Paul Clayton – Unsung Hero of the Early Folksong Revival, by Stewart Hendrickson

Paul Clayton, 1953, Paul Clayton Estate

There is one name that is not well known in the history of the folksong revival beginning in the late 1940s and 1950s. Paul Clayton was a folk music scholar, a collector and field recorder of traditional folksongs primarily from Appalachia and New England, and America’s most-recorded young folksinger – some 17 albums between 1954 and 1961, mostly traditional folk songs and later commercial recordings – bringing hundreds of obscure folk ballads and songs into the American folk music scene. He was a mentor to David Van Ronk, Bob Dylan, and other emerging folksingers of that era, but became eclipsed in the emerging commercial folk scene of the 1960s. He was a genius with many talents, but also many demons that led to his tragic death in 1967 at the age of 36. Continue reading “Paul Clayton – Unsung Hero of the Early Folksong Revival, by Stewart Hendrickson”

The First NW Folklife Festival – 1972 – A Modest Beginning, by Stewart Hendrickson

Washington Old Time Fiddlers performing at the Plaza of the States, NW Folklife, 1972

As the 46th  Annual Northwest Folklife Festival gets ready for a new run this Memorial Day weekend it is interesting to look back to its beginning in 1972. Today with a budget of $1.3 million and over 5,000 artists performing on 25 stages it’s hard to realize that this festival had a very humble beginning. From some early Journals from the Seattle Folklore Society we can appreciate its roots and history. Continue reading “The First NW Folklife Festival – 1972 – A Modest Beginning, by Stewart Hendrickson”

Stan James (1935-2008) Legendary Seattle Folksinger, by Percy Hilo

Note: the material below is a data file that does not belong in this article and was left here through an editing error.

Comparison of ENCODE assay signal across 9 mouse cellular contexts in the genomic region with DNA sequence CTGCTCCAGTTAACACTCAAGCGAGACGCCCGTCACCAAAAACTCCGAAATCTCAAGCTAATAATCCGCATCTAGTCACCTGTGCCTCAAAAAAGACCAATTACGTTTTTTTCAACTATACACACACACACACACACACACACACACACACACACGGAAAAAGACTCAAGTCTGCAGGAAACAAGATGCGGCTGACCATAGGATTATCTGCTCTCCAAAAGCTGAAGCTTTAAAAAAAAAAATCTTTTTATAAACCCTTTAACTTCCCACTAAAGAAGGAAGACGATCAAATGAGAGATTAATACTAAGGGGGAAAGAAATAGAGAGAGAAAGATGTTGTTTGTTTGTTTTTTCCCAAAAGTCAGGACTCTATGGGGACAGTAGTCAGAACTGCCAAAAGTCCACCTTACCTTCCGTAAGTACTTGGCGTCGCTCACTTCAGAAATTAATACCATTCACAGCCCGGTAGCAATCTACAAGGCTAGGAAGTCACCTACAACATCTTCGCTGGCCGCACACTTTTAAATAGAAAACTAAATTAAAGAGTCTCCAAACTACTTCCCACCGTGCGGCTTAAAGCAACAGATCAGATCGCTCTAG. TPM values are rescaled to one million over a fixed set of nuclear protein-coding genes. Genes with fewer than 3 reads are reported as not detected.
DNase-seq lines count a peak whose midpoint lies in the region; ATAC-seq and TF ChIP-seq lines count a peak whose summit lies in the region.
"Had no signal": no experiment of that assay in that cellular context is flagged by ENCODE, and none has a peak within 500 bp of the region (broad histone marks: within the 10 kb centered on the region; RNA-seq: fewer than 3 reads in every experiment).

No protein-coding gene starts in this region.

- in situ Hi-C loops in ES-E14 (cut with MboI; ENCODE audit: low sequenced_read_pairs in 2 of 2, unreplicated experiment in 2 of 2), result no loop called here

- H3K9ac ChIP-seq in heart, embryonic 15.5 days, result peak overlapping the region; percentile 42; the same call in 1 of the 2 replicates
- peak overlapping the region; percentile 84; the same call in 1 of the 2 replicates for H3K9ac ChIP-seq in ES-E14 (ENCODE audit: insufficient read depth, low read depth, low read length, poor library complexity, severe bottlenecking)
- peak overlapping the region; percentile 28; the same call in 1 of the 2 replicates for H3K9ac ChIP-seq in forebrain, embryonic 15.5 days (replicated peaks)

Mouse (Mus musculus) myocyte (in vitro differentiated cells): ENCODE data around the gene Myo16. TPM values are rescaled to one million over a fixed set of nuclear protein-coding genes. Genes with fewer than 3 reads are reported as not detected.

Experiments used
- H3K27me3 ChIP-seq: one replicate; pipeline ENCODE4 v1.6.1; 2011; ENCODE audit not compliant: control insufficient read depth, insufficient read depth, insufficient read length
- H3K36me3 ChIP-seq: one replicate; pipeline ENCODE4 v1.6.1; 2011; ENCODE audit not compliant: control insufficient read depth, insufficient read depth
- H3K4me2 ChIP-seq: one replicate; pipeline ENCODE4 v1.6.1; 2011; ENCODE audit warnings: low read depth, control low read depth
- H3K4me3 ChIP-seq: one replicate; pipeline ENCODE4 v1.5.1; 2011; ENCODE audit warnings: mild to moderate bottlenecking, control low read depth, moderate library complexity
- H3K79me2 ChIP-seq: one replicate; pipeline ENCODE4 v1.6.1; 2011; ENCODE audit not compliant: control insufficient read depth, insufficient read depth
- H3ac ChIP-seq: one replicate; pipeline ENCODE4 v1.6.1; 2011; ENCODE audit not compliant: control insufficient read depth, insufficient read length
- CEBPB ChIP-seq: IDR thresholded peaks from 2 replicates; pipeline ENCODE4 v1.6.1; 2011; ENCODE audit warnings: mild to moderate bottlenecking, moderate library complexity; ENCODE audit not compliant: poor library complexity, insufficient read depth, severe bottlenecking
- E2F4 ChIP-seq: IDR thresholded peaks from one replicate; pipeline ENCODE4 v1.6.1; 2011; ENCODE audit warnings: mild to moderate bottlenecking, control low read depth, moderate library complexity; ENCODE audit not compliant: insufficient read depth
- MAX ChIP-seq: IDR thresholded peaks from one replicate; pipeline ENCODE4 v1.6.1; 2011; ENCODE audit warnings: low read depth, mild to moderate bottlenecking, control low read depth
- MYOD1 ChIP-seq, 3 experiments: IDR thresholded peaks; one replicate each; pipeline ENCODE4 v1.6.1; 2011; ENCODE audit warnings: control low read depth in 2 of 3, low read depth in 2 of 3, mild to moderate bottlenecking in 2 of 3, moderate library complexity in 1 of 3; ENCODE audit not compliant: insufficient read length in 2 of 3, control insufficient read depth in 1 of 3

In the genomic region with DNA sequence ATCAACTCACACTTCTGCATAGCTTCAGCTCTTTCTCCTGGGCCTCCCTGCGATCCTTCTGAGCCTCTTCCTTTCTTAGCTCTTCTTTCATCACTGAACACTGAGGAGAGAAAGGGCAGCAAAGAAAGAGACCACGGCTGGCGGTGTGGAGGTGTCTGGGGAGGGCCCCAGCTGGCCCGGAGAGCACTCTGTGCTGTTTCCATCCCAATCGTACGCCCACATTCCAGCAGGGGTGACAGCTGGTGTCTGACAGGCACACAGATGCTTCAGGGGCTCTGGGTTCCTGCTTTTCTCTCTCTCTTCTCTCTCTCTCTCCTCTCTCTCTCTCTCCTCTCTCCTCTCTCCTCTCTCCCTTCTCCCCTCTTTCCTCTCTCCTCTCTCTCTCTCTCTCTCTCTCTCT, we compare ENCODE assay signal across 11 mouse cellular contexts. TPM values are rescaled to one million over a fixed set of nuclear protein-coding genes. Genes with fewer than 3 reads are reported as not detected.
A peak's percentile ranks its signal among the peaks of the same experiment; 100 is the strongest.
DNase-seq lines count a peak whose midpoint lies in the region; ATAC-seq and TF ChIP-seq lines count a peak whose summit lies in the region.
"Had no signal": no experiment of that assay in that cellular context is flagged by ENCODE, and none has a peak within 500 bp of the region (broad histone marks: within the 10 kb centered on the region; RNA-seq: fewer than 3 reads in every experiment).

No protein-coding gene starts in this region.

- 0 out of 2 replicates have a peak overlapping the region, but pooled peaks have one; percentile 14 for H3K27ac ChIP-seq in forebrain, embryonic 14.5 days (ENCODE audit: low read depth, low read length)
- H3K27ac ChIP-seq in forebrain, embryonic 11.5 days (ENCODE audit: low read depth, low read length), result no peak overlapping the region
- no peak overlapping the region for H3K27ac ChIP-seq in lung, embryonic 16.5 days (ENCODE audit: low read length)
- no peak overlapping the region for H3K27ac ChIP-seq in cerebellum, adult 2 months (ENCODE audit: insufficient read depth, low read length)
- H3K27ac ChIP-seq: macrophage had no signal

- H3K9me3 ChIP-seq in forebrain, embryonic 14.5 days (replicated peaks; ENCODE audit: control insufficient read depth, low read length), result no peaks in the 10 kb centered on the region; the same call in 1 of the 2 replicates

Stan James at NW Folklife. Photo by Paul Dorpat

Note: A continuing look at Seattle folksingers of the past. Reprinted with permission from the Victory Review, August, 2006, p. 18.

When we think about influences in the area of folk singing, we most often think of celebrities who’ve enjoyed a long-standing national audience. We hear our peers refer to the first time they heard a Pete Seeger recording, the first time they saw Utah Phillips on stage or some political documentary or news story w/Joan Baez singing and they were off and running: Soaking up songs, attending open mics and eventually bestowing upon us their literary/musical creation. This is all well and good, but it only takes one so far. To make genuine progress on this path, we need local and personal influences who demonstrate the viability of folk music and culture as a functional part of life on the physical/visible plane in our community. This is where someone like Stan James comes in. Continue reading “Stan James (1935-2008) Legendary Seattle Folksinger, by Percy Hilo”

Soul of a Fiddle, by Stewart Hendrickson

Some years ago I was given an old fiddle by a friend. It was his mother’s violin, but it had a sad and traumatic history. His mother was not always sane and used the instrument to punish and put fear into her children. It was painful for my friend to even talk about this, and he wanted to be free of it, but also give it to someone who might love it and bring new life back into it. Continue reading “Soul of a Fiddle, by Stewart Hendrickson”

Seattle Coffeehouses during the “Folk Revival” of the 1960s, by Don Firth

Pamir House (1960), University District, Seattle

According to legend, coffee was discovered in Ethiopia in the ninth century, first roasted, ground, and brewed by the Turks, then brought to Europe by Venetian traders. Coffee quickly spread throughout Europe and the first coffeehouse in England opened around 1650. Coffeehouses became known as “penny universities” because one could get a fairly good education sitting with a cup of coffee (a penny a cup) and listening to learned men as they discussed matters of great import. Not many years later, coffeehouses opened in Boston and Philadelphia, and were frequented by artists, poets, philosophers, and revolutionaries—like Benjamin Franklin and Thomas Paine. Continue reading “Seattle Coffeehouses during the “Folk Revival” of the 1960s, by Don Firth”